(uncredited)
Composed by Pino Donaggio
Conducted by Natale Massara
See more »

Frequently Asked Questions

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User Reviews

Stunning exercise in audience manipulation,possibly even MORE effective than it's model,Psycho
30 March 2005 | by DrLeneraSee all my reviews

Alfred Hitchcock's Psycho may be one of the most influential movies ever-for a start it was at least partially responsible for the whole subgenre of 'slasher' movies and the shower scene has inspired more homages than you can count. Brian De Palma's thriller Dressed To Kill is basically a semi remake of Psycho,right from the structure of it's story to it's villain right down to certain specific scenes. It's also an absolutely stunning piece of audience manipulation and perhaps more importantly a cracking thriller. Watch this film knowing about the Psycho element and as long as you don't mind some graphic sex and violence you should have a whale of a time. In fact,to a modern audience it may very well be more effective than Psycho {and this is coming from a big Hitckcock fan}.

De Palma's intentions are apparent right from the beginning,which shows a naked woman, played by Angie Dickinson 'enjoying herself' in a shower,with huge close ups of her breasts {not Angie Dickinson's though}. A man suddenly surprises and assaults her. Than we cut to Angie and her husband having loveless sex on a bed. This whole opening sequence has it all-the Psycho reference,the slight twisting of that reference,the dreamy eroticism,the sudden shock,the surprise. It shows De Palma,more than anything else,playing with his audience,manipulating them like puppets on strings. Yes,like Hitckcock,but sometimes going further. Basically,if you like this opening sequence,you will enjoy the rest of the film.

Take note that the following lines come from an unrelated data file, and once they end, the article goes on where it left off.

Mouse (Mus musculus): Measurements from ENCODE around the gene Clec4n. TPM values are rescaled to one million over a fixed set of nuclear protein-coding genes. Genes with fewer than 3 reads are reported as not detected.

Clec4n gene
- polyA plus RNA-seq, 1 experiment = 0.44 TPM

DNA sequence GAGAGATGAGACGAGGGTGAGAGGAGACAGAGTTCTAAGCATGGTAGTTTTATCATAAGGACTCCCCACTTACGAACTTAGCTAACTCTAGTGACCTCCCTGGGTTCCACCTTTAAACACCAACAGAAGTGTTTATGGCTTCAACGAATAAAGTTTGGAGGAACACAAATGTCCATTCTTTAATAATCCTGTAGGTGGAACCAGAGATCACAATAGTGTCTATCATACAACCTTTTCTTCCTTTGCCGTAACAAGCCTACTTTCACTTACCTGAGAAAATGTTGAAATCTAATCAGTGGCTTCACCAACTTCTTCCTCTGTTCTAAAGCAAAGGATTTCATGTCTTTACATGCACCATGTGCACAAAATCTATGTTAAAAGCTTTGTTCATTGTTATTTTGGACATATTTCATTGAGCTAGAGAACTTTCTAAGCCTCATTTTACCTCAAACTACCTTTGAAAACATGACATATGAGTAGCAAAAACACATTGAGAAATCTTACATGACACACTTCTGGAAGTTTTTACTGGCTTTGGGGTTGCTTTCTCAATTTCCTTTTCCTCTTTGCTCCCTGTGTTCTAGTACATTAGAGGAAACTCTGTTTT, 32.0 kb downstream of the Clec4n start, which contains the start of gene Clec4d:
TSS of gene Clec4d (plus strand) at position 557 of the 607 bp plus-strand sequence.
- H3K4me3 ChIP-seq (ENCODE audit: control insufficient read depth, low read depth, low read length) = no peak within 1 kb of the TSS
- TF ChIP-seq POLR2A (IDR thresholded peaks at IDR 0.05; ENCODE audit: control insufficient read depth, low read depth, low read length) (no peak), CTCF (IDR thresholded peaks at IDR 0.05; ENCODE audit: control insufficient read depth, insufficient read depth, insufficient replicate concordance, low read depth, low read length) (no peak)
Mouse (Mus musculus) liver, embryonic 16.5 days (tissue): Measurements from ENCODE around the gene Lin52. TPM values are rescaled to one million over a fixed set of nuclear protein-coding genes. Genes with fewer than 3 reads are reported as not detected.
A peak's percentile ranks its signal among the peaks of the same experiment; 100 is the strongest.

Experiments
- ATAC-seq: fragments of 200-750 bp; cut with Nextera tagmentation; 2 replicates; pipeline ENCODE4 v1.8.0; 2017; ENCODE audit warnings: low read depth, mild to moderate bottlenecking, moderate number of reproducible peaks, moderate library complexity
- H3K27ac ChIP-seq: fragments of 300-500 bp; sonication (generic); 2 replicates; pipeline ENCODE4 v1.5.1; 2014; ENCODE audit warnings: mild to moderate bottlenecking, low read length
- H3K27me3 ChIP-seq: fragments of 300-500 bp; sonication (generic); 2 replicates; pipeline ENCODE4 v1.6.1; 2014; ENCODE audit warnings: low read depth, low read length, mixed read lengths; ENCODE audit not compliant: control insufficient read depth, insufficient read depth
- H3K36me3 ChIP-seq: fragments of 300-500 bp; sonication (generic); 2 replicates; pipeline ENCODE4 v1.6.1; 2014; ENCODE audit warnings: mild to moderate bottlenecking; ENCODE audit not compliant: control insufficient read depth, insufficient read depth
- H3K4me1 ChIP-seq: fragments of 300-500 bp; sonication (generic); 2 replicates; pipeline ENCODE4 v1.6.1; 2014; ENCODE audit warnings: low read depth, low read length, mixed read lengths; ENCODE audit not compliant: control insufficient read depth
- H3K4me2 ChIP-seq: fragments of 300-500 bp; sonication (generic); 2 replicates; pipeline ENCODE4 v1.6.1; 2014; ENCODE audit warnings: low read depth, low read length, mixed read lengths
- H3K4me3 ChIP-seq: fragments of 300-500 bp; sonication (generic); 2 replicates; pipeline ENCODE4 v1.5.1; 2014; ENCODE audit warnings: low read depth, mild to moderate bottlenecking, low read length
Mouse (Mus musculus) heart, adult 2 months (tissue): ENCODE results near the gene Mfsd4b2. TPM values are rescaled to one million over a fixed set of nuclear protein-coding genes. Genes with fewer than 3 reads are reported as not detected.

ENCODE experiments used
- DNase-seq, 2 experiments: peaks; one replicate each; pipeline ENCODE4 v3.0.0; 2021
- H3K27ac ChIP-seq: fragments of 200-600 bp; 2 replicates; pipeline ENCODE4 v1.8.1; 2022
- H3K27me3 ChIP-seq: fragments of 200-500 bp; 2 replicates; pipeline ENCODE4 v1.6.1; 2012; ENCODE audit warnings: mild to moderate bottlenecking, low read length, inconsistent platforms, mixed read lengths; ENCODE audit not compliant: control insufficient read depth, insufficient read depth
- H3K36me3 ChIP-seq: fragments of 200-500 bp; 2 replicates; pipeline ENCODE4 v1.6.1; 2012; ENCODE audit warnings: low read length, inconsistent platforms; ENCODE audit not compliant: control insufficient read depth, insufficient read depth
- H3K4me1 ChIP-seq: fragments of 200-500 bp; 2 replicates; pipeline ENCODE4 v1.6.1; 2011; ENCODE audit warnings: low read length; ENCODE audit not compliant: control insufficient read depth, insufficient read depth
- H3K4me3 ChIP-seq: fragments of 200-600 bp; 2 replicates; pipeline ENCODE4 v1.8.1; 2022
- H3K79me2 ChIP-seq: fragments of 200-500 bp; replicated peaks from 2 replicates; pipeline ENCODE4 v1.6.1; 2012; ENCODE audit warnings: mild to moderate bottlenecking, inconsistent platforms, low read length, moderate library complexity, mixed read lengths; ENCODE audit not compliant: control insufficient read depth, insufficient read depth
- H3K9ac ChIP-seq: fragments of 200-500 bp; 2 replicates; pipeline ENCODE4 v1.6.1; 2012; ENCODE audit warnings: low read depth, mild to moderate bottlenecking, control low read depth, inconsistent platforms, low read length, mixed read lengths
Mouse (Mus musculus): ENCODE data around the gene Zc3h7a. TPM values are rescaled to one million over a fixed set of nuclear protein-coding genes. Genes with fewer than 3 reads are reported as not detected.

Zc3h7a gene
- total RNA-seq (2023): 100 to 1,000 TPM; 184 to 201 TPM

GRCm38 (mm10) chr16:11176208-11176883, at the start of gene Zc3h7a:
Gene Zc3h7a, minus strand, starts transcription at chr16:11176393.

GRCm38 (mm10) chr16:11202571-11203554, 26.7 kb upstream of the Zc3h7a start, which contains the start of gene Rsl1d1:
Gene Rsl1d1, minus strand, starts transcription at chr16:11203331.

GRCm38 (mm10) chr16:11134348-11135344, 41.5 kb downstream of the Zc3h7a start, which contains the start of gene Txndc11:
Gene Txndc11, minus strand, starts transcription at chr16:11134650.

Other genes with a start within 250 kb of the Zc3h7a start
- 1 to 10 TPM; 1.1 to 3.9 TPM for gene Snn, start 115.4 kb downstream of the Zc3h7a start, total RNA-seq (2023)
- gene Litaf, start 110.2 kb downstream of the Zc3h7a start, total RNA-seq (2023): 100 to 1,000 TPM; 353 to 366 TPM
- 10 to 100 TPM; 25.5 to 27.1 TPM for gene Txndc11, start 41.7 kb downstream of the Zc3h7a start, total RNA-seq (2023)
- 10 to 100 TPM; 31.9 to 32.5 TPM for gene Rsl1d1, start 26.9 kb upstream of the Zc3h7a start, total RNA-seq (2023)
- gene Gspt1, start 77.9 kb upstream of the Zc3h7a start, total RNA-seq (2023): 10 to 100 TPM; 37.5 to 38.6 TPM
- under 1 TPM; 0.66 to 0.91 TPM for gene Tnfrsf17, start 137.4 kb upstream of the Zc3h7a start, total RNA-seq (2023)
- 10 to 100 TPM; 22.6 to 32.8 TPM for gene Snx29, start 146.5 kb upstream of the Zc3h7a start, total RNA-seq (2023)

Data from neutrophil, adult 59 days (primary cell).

While there definitely IS a plot {quite a familiar one,but you should know this by now},it is Dressed To Kill's set pieces that stand out,that show De Palma's brilliance. There's a dreamlike and subtly erotic sequence in an art gallery where Dickinson is picked up by a stranger,an incredible murder in a lift which is shocking without showing THAT much blood,a thrilling chase in an underground train station where the heroine is pursued not just by the killer but for a while by a gang of youths,a very scary ending about which I won't go into {except that it features another shower scene!}but where the tension is ramped up to an incredible degree. Here,De Palma is BETTER than Hitchcock.

Although the best scenes are those without dialogue,where De Palma just lets Pino Donnaggio's lush,darkly beautiful score take over the sound,there is quite a bit of fun to be had in the often deliberately humorous dialogue,and the really rather cute relationship between nerdy Keith Gordon and tough as nails Nancy Allen,who make a great team. The identity of the killer is not exactly hard to spot,perhaps more work could have been done here,but going by the cheeky attitude of the film in general this may have been intentional.

When Dressed To Kill originally came out it was heavily criticised for being misogynist,especially with the first third of the film {just in case you HAVEN'T seen Psycho,I won't go into detail}. I've always believed that this part of the film is about the possible dangers of indulging one's fantasies. De Palma is NOT a misogynist anyway really,think of the many memorable heroines of his films. Even if you disagree, see Dressed to Kill to see an oft criticised but occasionally brilliant director at the height of his powers.